Albert Namatjira's radiant landscape depicts an ancestral site on his father's Country
Albert Namatjira’s name is synonymous with luminous watercolour paintings of undulating mountain ranges and ghost gums, a number of which the Art Gallery of South Australia is fortunate to have in its collection. Joining them is this recently gifted watercolour, Mount Sonder – Rutjipma, dated to around 1954. A fine example of Namatjira’s practice towards the end of his working life, this painting testifies to the artist’s sustained and prodigious talent.
Namatjira was born in Hermannsburg (Ntaria), 125 km southwest of Alice Springs, in 1902. His first documented works were mulga-wood plaques and boomerangs featuring delicate pokerwork in the shape of birds and other animals. In the 1930s the artist Rex Battarbee visited Ntaria and subsequently introduced Namatjira to the medium of watercolour, and today this is the medium for which he is celebrated. At the same time, Namatjira was painting traditional creation stories and ancestral sites inherited from both his parents, all the while honouring his Country and sharing his connection to it with the wider public.
In Mount Sonder – Rutjipma, Namatjira depicts his father’s Country and the nearby Tjoritja (Western MacDonnell Ranges). This sensitive portrayal of Country is distinguished by the artist’s deft application of watercolour to represent the rolling hills and boulders of the area. Glowing with vivid colour, Rutjipma and Tjoritja are rendered in crisp purple tones, while the warmer hues of the rocks in the foreground provide a chromatic contrast and serve to highlight the interaction of light on the solid forms. This gentle evocation of Central Australia reveals Namatjira’s intimate cultural knowledge of, and spiritual connection to, his home. In the work Namatjira actively reclaims Country rather than merely assimilating it into a Western visual language. This can be seen in another recent acquisition, by Peter Tjutjatja Taylor, a Southern Arrernte (Pertame)/Luritja man who painted alongside Namatjira family members and who depicted the same subject of Rutjipma – half a century later.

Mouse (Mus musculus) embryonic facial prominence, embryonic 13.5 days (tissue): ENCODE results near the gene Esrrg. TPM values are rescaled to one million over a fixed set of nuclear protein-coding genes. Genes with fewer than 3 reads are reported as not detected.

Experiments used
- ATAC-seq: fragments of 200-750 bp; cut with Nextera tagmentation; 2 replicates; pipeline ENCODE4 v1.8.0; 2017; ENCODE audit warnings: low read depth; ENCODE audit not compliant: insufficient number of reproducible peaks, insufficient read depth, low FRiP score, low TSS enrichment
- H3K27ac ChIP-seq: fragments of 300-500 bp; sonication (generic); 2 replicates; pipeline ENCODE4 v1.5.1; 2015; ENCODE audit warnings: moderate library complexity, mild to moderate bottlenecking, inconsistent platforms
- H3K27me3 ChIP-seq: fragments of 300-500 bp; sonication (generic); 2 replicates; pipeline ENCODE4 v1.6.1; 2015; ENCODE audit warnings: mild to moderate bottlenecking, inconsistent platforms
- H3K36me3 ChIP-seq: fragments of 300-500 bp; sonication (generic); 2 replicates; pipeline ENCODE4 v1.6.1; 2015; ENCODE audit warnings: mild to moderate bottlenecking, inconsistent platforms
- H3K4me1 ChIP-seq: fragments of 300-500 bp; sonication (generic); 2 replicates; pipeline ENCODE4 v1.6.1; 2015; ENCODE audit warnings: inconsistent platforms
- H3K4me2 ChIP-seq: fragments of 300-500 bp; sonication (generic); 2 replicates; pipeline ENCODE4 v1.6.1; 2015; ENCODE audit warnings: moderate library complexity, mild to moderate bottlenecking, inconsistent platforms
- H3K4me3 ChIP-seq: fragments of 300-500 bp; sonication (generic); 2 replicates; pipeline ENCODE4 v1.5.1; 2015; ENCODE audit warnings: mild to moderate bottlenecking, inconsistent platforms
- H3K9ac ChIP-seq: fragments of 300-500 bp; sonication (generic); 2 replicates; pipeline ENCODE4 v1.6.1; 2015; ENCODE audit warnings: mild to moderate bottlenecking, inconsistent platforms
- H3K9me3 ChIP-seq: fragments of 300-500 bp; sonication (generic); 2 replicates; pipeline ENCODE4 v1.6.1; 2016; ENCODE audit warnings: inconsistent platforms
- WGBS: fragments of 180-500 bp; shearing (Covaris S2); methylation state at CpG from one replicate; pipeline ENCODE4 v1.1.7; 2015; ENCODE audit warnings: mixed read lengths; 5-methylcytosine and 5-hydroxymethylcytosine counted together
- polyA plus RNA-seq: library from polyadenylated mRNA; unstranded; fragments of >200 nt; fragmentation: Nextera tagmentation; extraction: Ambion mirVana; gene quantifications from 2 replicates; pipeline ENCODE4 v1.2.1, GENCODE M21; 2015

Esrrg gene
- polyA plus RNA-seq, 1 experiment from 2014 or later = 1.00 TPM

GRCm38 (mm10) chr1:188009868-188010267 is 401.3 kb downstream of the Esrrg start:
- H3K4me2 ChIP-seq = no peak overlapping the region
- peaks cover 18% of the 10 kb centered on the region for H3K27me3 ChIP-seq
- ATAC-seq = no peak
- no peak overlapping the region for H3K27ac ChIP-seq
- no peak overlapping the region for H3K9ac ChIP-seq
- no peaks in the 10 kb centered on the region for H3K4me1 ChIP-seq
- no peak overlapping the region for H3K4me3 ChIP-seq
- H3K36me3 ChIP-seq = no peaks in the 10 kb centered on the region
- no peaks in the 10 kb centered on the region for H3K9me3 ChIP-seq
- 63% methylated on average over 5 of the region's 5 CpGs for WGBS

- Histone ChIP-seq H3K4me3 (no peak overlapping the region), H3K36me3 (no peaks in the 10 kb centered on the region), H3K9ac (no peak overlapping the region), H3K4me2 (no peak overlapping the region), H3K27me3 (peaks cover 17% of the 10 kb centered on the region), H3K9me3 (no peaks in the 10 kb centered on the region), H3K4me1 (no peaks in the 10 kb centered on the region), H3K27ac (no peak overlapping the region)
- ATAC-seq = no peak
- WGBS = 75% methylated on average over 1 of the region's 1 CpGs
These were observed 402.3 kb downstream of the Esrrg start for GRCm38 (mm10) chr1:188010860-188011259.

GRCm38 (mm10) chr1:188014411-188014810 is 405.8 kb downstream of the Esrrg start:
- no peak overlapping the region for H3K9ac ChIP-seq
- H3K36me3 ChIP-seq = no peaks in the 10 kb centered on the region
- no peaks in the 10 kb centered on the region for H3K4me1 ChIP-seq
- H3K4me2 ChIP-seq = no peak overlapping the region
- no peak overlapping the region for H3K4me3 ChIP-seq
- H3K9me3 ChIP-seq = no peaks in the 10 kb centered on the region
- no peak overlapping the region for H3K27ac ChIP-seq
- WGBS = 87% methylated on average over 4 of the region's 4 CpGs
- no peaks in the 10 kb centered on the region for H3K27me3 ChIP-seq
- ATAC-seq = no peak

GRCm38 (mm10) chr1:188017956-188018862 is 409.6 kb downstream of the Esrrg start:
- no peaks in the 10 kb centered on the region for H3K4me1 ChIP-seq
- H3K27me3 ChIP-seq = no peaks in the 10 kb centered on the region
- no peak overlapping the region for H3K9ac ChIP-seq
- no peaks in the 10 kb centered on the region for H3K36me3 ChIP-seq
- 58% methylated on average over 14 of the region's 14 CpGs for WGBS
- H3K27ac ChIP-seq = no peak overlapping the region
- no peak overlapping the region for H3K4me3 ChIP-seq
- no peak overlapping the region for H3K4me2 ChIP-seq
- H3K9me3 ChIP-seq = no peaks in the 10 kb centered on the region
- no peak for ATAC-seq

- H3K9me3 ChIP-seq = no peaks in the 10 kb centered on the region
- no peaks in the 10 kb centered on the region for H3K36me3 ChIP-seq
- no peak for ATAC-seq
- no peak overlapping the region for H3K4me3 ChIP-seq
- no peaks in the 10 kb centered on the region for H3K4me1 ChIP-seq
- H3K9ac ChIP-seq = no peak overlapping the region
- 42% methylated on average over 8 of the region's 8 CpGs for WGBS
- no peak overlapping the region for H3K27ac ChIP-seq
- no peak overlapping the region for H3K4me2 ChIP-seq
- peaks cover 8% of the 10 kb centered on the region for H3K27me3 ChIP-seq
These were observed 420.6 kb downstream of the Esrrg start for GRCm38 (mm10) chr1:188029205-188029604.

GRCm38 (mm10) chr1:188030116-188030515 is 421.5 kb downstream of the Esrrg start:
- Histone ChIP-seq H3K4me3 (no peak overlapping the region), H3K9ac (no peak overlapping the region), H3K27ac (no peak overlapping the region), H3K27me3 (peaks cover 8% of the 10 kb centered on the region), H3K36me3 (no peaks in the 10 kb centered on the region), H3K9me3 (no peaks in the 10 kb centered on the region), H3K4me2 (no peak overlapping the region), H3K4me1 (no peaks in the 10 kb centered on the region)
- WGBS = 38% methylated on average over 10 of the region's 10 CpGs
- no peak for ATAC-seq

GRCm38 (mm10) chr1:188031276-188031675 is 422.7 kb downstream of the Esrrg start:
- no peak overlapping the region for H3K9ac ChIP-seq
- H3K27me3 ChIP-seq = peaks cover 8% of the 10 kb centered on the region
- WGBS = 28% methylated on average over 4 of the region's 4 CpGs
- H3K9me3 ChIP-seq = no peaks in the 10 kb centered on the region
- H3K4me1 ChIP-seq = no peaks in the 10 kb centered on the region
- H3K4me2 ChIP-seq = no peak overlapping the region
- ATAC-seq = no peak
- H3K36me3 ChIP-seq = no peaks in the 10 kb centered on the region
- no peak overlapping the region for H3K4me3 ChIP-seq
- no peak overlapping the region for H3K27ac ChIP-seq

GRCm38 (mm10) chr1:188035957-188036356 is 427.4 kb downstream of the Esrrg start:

As the creator of the first work of art by an Aboriginal artist to be acquired by a public art gallery – the Art Gallery of South Australia, no less – Albert Namatjira has an enduring legacy, and examples of his remarkable contribution to Australian art are currently on display in Gallery 6. Mount Sonder – Rutjipma joins this display alongside other watercolours by Namatjira and his contemporaries working in and around Ntaria from the 1940s onwards.
Gloria Strzelecki is Assistant Curator, Aboriginal and Torres Strait Islander Art at AGSA. Nici Cumpston OAM is Curator of Aboriginal and Torres Strait Islander Art at AGSA. This article first appeared in AGSA Magazine Issue 32.